Over the last 30 years in my problem-solving experiences, groups have often struggled with the ‘people part’.
For example, safety incidents almost always involve people not knowing or doing what was needed to prevent the situation from happening. In fact, it’s well-known that the majority of accidents are preventable and relate to some sort of behaviors that need to be improved (if not eradicated).
The Performance Improvement Cycle element that we’ve spent the last several years developing into a clear model known as CORE has pulled together the ideas I’ve known since my 20s.
Those who are familiar with continuous improvement will recognize the diagram below. The circled people section in red (sometimes referred to as “man”) is about getting to the root cause of people problems and making sufficient changes to prevent the situation from reoccurring.
Organizations sometimes want to skip this section entirely because they’re tired of blaming people — but actually, the Performance Improvement Cycle solves the problems while removing blame.
When reflecting on safety incidents, leaders should ask themselves the following questions related to the performance cycle:
- Have the expectations been clearly identified, communicated, and confirmed?
- Have people been effectively trained to know how to do the work safely and complete it without any incidents? And have the supervisors been sufficiently trained to coach people on safety requirements?
- Has a reasonable amount of coaching been provided to ensure safety behaviors are dependably in place?
- Is there a need for feedback or follow-up with the individuals doing the work and the leaders responsible for overseeing it?
- Are there practices in place to recognize the correct behaviors related to the incidents?
Since more often than not the answer to some or all of these is no, organizations continue to have the same incidents over and over again.
Yet the root cause is actually obvious: we are trying to make it simpler to identify leadership behaviors needed to drive success so that people problems become easier to spot and fix.
I’ve often noted that if you look at safety incident investigations and follow-up action plans, there’s an uncanny similarity in what’s wrong and what it takes to fix it.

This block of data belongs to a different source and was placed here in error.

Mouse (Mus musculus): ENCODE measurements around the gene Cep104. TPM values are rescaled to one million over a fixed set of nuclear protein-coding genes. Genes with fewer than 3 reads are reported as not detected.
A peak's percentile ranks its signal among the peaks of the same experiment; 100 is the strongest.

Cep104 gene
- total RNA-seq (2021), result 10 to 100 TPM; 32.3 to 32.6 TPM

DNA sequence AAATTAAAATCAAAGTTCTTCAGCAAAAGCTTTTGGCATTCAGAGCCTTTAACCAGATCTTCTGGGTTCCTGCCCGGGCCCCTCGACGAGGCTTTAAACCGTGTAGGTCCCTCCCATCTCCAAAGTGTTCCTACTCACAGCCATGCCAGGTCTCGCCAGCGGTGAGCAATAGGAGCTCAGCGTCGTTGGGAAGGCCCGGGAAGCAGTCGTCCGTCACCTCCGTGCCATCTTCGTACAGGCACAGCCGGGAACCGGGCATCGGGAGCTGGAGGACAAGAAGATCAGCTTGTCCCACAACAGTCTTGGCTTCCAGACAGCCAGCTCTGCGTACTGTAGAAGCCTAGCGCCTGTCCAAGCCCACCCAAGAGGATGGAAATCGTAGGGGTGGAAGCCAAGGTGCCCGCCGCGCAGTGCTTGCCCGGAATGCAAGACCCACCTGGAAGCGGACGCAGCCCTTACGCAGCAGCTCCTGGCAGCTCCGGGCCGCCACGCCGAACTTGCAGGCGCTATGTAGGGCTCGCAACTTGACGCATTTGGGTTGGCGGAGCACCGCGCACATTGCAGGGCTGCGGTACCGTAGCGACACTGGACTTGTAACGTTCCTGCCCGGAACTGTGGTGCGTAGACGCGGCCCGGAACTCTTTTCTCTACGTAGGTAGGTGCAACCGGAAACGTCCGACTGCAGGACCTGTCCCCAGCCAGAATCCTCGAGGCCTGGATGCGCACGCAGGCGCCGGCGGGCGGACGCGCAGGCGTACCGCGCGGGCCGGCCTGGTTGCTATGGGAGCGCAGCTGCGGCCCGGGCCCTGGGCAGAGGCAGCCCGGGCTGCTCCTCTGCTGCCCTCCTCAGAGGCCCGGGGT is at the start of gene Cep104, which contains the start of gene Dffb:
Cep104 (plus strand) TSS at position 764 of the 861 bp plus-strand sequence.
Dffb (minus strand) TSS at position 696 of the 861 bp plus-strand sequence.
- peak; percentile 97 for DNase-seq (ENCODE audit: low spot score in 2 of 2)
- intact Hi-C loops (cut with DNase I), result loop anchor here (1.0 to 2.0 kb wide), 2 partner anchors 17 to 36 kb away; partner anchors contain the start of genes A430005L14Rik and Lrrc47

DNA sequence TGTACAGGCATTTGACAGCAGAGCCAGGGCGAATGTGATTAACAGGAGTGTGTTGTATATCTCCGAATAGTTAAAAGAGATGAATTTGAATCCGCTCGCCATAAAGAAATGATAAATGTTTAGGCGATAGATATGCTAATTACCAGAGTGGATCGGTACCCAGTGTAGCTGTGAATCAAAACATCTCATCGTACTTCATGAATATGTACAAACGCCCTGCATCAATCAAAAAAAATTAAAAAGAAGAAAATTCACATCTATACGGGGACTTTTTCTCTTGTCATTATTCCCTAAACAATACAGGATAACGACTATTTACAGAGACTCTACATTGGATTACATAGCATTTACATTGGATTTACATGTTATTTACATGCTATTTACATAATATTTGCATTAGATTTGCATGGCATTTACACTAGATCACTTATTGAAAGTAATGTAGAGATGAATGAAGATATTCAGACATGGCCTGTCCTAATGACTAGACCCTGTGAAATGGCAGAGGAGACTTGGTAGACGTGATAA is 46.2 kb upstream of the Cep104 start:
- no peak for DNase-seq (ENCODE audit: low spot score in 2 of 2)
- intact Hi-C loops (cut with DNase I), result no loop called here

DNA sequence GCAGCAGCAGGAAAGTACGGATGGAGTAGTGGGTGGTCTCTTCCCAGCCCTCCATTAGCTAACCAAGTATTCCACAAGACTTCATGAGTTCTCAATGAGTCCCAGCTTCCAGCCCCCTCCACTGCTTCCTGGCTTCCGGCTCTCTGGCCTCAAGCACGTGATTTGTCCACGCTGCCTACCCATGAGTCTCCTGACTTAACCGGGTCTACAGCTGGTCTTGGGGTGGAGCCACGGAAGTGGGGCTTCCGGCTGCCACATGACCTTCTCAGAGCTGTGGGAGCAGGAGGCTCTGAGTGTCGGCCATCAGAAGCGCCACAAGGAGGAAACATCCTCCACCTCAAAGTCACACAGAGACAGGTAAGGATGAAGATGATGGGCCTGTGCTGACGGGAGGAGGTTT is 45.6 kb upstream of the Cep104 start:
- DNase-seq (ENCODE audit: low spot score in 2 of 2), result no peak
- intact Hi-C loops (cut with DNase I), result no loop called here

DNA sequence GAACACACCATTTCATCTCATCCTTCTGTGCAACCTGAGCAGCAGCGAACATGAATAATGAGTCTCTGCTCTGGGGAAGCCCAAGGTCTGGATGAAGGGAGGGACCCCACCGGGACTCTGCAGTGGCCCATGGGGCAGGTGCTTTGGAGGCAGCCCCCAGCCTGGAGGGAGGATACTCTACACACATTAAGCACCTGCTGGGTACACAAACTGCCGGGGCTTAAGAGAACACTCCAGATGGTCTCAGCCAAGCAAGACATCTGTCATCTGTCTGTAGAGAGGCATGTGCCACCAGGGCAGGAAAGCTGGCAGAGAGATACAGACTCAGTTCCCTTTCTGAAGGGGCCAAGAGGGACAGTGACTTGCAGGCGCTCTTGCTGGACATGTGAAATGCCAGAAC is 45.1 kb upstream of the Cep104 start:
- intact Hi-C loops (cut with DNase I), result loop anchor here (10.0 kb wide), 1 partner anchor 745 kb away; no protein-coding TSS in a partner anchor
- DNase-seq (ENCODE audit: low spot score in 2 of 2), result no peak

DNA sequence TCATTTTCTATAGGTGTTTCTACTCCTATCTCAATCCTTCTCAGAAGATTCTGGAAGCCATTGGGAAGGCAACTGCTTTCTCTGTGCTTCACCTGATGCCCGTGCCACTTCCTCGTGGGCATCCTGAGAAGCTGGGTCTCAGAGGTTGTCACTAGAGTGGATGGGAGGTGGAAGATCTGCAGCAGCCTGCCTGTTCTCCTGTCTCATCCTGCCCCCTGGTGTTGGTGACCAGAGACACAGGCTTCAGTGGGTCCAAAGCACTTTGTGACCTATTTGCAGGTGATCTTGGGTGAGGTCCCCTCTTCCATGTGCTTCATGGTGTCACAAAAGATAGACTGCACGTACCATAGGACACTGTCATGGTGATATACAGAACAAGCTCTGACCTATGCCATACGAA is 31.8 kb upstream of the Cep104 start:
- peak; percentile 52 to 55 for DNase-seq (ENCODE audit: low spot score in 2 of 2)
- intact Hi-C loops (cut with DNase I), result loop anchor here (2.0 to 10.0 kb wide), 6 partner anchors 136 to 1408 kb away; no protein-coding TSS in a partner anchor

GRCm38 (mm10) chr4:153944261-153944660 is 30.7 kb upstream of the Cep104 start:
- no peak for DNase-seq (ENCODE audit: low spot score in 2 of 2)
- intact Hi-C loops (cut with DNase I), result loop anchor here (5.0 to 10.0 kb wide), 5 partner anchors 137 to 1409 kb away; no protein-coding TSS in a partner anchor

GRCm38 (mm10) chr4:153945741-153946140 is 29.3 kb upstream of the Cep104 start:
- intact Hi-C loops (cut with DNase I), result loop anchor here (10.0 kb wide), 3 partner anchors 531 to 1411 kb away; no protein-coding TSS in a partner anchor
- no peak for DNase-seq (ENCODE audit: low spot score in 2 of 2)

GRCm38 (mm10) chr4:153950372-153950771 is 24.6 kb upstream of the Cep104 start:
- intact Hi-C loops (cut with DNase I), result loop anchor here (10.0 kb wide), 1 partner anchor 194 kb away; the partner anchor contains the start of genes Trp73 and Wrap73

It’s easy to get stuck. This work is difficult. But when I see how practitioners of the Performance Improvement Cycle readily adopt a much more effective approach, I grow even more committed to doing everything possible so that everybody can realize these same results.
One aspect of my work with teams that I love dearly is the report-out at the end of their action learning projects which, in essence, focuses on applying all the elements of care and accountability.
The report-out signals the end of their initial A3 or problem-solving work related to some type of people topic. Projects have included break times that aren’t being followed, attendance policies that don’t work, onboarding that needs to be upgraded to improve retention and the need for more effective safety practices -just to name a few.
It often brings me close to tears as each of the leaders — some early in their careers and some with many years of experience — share their ah-ha moments and pride in their accomplishments.
The participants reveal the impact of their improved understanding of the fundamentals of heart-based accountability. They are able to diagnose situations and identify root causes of why results are lacking and more importantly identify what to do differently or better.
How does your organization generally approach the people-related aspect of problem-solving and successfully address it to remove it from the equation?
Next week, I’ll be sharing more about the celebration aspect of solving people-related issues.